(And yes, I drew it in my sketchbook too.)

Highlight of the Day: Our Luxurious Leader Hotel. We were lucky enough to stay two nights in this beautiful setting and I don't think I'll ever forget a single moment. 

P.S. The dialogue in the video is in Chinese, but I thought that would provide an accurate example of what it was like to be there, rarely able to understand a single word anyone said! One difference between the video and our own stay is that the the grounds are shown to be more crowded than they were for us, but otherwise it's exactly the same. I even recognize some of the staff and  performers. So please turn on the sound, sit back, and enjoy.

Monday, May 11, 2015

A Little Musical Interlude

Lotus Lake, Kaohsiung, Taiwan

Today I've been going through the photos I took in Taiwan. Altogether I took a whopping 893 (a record for me), of which I printed out 293 over the weekend. Some will go into an album, but the majority are for art reference, especially pictures of temples, monkeys, and cats. Thanks to a handy mix-up at the developers, I ended up with an extra 181 doubles! I can't wait to start painting and experimenting with color, media, and some new techniques.

Before then, however, (and before I continue with my Taiwan Diary posts) I wanted to let you all know about an  exciting music-and-art event here in Albuquerque. 

Pianist Hui-Mei Lin, sister of our super Taiwan tour leader, artist Ming Franz, will be giving a concert on Friday, May 29, with cellist Peter Seidenberg. The concert will be followed by a reception at the New Mexico Art League, where the tickets are currently on sale. Phone: (505) 293-5034.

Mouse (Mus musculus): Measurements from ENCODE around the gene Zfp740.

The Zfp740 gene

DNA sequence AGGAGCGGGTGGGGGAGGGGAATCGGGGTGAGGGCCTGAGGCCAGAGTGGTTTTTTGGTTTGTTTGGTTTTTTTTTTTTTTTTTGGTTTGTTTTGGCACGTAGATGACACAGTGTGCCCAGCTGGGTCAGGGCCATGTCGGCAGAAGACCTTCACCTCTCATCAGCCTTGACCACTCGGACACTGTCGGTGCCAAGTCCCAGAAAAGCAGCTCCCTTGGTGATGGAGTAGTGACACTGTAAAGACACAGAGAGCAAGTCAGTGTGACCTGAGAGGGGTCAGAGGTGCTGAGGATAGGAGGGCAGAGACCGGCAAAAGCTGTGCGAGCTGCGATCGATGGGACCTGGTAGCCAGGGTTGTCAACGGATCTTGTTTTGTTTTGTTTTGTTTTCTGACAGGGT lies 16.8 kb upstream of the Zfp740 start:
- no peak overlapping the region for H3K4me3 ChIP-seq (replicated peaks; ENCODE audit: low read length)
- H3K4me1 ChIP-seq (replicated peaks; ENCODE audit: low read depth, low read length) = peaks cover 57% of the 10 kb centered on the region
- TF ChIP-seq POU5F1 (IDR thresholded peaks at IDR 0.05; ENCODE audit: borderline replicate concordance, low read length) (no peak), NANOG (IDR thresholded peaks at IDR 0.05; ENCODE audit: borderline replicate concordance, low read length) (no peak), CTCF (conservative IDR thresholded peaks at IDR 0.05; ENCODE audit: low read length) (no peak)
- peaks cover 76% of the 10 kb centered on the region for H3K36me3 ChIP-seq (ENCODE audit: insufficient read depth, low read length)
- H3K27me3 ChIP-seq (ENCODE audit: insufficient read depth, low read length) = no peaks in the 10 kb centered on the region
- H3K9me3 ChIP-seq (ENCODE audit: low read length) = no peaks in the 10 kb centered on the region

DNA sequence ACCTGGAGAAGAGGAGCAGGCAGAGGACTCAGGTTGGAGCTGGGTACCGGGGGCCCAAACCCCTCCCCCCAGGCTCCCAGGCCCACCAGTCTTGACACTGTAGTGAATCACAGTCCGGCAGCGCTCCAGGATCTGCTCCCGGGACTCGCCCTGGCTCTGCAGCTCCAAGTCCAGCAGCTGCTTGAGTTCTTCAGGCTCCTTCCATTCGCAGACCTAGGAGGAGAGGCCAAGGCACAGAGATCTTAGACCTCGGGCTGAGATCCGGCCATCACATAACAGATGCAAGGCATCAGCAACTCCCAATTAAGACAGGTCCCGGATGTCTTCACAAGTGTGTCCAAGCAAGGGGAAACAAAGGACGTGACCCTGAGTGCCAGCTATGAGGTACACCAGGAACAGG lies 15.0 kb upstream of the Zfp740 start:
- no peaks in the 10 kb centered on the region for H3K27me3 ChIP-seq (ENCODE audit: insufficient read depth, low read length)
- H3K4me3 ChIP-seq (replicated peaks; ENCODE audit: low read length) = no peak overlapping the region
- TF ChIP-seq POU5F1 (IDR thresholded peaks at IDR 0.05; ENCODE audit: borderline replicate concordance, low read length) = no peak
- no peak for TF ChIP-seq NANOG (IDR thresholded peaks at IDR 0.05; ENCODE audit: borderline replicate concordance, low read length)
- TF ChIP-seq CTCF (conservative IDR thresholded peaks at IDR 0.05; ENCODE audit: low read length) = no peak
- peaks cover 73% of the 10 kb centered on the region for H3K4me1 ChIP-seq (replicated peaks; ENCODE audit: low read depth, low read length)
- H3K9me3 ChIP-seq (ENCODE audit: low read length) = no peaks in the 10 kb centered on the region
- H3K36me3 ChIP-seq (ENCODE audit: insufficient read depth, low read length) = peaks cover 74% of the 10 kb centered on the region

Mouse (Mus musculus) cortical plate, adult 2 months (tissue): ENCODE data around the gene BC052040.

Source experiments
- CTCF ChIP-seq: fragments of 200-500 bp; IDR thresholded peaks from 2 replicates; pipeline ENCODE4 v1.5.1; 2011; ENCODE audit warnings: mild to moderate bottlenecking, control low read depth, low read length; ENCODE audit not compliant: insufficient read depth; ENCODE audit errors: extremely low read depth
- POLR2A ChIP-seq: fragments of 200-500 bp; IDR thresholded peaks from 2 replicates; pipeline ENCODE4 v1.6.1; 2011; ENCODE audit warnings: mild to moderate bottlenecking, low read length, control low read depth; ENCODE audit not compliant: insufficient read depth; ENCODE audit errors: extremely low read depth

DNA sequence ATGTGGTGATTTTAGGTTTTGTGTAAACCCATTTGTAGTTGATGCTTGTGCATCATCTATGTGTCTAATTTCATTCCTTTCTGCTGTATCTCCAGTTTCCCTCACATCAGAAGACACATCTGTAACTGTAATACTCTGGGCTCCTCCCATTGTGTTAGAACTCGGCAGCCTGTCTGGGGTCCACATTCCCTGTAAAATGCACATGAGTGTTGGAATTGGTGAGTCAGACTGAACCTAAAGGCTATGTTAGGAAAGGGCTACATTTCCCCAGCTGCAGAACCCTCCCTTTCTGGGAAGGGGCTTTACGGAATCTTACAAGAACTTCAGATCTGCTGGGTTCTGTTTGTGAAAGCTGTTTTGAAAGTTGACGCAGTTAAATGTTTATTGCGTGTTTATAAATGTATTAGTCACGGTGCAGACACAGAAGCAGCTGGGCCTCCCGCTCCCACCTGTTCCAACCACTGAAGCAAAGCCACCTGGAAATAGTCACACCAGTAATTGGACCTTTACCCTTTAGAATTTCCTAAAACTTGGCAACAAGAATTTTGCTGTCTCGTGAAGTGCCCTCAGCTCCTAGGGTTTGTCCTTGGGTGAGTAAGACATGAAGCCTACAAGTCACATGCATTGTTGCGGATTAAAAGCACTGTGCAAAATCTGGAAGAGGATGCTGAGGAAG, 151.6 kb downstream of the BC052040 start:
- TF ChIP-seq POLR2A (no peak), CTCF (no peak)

The New Mexico Art League Presents
"Classical in Bloom"

About the musicians:

Hui-Mei Lin, pianist, a native of Taiwan, received her Bachelor’s degree from the Hartt School of Music, and Master’s degree from the Juilliard School. In 2002, she received a Doctoral of Musical Arts degree from the Graduate School of the City University of
New York.

Hui-Mei made her New York solo debut at the Weill Recital Hall at the Carnegie Hall as the winner of the Artists International Competition. She was described by the New York Times as “an excellent pianist throughout” and the Taiwan News as “a sensitive and powerful pianist.” Concert tours have taken her to Italy, Canada, and various cities in Taiwan, including two concerts at the National Concert Hall in Taipei. Her media broadcasts include solo performances at PBS, WQXR, Taiwan Television and China Broadcasting Company. As a chamber musician, Hui-Mei has performed with cellist Carter Brey, flutist Robert Stallman, soprano Berenice Bramson at the Weill Recital Hall at Carnegie Hall; the New Hungarian Quartet in Taos Chamber Music Festival, New Mexico; and the Peregrine Trio throughout the North East.